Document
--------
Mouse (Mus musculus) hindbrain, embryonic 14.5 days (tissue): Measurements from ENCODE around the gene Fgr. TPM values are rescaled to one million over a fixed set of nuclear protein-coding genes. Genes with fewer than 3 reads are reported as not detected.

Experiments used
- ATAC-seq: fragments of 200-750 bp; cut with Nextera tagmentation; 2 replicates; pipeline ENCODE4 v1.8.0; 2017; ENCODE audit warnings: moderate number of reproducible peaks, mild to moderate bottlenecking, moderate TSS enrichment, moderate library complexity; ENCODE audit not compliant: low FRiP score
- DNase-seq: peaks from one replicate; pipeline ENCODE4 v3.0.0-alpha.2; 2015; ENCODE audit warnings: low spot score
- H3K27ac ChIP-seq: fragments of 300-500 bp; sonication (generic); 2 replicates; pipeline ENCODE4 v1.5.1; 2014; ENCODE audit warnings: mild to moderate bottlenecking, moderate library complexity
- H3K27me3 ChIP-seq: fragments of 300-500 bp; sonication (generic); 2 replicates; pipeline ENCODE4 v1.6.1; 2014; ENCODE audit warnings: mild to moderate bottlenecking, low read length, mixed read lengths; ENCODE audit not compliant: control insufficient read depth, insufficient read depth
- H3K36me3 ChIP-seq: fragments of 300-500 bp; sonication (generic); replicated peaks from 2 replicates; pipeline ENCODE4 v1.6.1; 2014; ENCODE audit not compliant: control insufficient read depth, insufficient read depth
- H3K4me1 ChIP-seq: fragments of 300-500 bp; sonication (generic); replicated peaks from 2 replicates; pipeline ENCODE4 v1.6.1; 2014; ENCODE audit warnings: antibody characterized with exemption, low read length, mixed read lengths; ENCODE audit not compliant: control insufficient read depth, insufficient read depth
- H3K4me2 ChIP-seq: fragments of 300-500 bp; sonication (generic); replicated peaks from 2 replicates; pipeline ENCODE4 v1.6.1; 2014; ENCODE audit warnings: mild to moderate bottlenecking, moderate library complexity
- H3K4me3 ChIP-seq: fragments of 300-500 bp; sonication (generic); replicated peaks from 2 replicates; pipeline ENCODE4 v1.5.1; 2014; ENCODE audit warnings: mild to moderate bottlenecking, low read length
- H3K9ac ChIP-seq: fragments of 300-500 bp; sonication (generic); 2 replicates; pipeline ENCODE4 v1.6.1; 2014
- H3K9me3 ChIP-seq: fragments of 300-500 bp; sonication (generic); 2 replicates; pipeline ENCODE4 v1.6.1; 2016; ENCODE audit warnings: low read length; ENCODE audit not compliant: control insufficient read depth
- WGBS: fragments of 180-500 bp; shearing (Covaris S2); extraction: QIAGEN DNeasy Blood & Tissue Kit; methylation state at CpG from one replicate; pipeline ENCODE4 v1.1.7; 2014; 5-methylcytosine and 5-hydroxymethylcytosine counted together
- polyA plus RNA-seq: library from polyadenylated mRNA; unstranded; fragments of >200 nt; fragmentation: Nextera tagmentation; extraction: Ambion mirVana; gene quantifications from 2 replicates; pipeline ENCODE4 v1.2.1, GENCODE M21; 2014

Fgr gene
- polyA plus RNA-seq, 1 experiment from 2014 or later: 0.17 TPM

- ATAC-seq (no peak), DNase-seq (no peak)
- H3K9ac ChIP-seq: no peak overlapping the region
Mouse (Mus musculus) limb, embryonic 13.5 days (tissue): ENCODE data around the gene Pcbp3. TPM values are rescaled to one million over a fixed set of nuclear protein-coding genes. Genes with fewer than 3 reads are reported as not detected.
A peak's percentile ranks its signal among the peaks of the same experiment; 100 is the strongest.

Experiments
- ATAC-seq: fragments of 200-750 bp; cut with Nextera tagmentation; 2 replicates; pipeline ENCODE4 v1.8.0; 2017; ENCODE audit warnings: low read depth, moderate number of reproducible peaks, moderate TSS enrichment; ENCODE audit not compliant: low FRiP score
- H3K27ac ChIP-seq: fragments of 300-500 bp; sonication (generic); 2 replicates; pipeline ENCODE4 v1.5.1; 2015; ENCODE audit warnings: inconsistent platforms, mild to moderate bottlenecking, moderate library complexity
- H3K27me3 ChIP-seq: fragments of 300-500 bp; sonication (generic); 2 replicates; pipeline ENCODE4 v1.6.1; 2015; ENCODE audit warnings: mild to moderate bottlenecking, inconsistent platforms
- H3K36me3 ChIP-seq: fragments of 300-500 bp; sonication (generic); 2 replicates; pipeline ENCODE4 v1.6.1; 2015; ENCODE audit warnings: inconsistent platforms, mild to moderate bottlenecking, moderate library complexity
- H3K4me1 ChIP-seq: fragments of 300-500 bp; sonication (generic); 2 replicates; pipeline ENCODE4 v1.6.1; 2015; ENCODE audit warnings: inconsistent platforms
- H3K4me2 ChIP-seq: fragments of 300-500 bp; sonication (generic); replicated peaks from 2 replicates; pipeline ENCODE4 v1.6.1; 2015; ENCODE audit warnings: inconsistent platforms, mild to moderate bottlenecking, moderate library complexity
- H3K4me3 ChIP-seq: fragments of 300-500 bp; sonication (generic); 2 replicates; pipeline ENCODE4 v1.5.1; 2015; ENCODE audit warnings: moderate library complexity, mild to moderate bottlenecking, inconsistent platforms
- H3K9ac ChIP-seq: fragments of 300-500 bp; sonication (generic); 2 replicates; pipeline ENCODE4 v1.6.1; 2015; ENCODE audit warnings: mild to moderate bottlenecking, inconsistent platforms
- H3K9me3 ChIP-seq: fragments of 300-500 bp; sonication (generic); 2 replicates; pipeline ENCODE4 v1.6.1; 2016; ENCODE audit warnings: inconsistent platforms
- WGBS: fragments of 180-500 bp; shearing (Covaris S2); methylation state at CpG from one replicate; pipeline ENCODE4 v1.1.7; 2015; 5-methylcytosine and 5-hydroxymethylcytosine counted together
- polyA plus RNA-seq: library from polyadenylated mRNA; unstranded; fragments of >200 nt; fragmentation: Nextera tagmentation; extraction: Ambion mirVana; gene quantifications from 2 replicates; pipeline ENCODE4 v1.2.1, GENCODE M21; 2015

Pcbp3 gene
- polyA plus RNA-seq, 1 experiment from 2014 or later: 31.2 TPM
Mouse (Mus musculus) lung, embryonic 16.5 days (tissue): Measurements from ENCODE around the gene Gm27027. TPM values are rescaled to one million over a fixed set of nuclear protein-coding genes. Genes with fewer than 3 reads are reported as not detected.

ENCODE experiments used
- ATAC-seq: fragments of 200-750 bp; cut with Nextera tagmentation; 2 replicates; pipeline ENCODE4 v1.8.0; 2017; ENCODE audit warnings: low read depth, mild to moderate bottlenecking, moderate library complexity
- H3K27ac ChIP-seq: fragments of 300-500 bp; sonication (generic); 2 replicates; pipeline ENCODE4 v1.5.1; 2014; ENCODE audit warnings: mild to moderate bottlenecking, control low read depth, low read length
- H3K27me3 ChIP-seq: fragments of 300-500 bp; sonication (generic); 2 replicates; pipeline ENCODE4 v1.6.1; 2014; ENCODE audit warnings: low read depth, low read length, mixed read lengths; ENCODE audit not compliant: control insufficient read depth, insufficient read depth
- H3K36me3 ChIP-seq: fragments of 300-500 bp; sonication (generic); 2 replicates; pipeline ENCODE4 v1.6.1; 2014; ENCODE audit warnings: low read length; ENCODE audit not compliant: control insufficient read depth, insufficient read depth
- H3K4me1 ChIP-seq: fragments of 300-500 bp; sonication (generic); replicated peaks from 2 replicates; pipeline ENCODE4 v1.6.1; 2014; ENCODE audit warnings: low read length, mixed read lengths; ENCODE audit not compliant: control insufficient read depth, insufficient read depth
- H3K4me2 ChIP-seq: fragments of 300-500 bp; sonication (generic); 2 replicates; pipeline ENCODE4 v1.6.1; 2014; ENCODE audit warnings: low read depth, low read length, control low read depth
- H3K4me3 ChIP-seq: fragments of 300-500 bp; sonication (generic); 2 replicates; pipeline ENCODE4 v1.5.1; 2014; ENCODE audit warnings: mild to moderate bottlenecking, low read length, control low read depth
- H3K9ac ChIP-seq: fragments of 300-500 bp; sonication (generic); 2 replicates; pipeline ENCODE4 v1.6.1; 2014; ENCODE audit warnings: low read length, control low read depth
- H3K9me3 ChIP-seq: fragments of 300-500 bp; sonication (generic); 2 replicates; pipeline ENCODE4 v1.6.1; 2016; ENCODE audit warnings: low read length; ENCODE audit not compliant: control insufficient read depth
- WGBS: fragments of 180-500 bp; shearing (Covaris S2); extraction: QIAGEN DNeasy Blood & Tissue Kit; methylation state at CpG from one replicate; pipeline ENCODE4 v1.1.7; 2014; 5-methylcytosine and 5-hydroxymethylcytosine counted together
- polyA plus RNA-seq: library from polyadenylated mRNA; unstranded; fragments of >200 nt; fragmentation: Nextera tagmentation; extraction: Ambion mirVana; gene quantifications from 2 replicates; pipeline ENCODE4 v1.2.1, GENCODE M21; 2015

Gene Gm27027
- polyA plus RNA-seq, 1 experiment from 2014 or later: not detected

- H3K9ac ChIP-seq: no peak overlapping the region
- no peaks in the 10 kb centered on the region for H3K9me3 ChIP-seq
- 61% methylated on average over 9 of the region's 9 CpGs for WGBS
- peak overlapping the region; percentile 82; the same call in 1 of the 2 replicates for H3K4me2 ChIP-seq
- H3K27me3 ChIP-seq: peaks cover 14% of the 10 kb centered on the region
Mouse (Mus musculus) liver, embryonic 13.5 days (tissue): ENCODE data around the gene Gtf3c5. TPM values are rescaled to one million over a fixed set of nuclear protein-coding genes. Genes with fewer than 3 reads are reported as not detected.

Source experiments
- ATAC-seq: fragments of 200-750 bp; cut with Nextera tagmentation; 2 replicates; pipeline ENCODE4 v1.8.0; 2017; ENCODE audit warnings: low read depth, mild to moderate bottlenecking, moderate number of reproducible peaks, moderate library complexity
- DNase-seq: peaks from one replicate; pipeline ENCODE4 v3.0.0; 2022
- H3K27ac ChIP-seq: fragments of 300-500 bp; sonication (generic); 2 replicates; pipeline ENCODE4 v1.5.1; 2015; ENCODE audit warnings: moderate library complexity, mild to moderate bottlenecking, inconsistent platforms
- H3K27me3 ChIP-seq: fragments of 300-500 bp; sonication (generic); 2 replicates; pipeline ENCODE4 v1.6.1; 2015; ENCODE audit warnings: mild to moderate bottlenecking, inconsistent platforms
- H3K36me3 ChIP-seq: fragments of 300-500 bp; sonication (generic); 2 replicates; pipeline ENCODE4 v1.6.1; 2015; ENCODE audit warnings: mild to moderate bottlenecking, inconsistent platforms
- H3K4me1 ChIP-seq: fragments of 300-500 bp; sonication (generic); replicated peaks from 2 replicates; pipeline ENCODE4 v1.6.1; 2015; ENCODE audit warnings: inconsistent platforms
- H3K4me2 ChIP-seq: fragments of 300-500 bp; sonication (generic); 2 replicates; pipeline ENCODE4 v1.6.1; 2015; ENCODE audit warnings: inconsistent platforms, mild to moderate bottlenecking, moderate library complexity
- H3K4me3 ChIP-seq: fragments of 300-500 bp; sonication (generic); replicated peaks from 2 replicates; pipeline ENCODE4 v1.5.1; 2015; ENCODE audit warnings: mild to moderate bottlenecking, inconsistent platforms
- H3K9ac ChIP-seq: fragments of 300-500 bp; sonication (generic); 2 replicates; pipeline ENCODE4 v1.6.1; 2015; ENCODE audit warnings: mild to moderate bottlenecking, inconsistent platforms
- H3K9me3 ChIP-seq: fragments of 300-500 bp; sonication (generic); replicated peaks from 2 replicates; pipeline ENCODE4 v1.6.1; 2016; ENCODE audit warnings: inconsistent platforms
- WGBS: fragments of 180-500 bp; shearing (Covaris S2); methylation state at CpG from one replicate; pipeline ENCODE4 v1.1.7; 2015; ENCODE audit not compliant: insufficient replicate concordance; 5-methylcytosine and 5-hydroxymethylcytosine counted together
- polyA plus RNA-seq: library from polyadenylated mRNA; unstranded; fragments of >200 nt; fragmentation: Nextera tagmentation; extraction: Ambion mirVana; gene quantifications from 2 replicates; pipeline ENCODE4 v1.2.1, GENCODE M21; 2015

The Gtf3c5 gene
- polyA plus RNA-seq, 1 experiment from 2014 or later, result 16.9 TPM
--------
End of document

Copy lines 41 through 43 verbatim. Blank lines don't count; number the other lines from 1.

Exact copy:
- H3K4me1 ChIP-seq: fragments of 300-500 bp; sonication (generic); replicated peaks from 2 replicates; pipeline ENCODE4 v1.6.1; 2014; ENCODE audit warnings: low read length, mixed read lengths; ENCODE audit not compliant: control insufficient read depth, insufficient read depth
- H3K4me2 ChIP-seq: fragments of 300-500 bp; sonication (generic); 2 replicates; pipeline ENCODE4 v1.6.1; 2014; ENCODE audit warnings: low read depth, low read length, control low read depth
- H3K4me3 ChIP-seq: fragments of 300-500 bp; sonication (generic); 2 replicates; pipeline ENCODE4 v1.5.1; 2014; ENCODE audit warnings: mild to moderate bottlenecking, low read length, control low read depth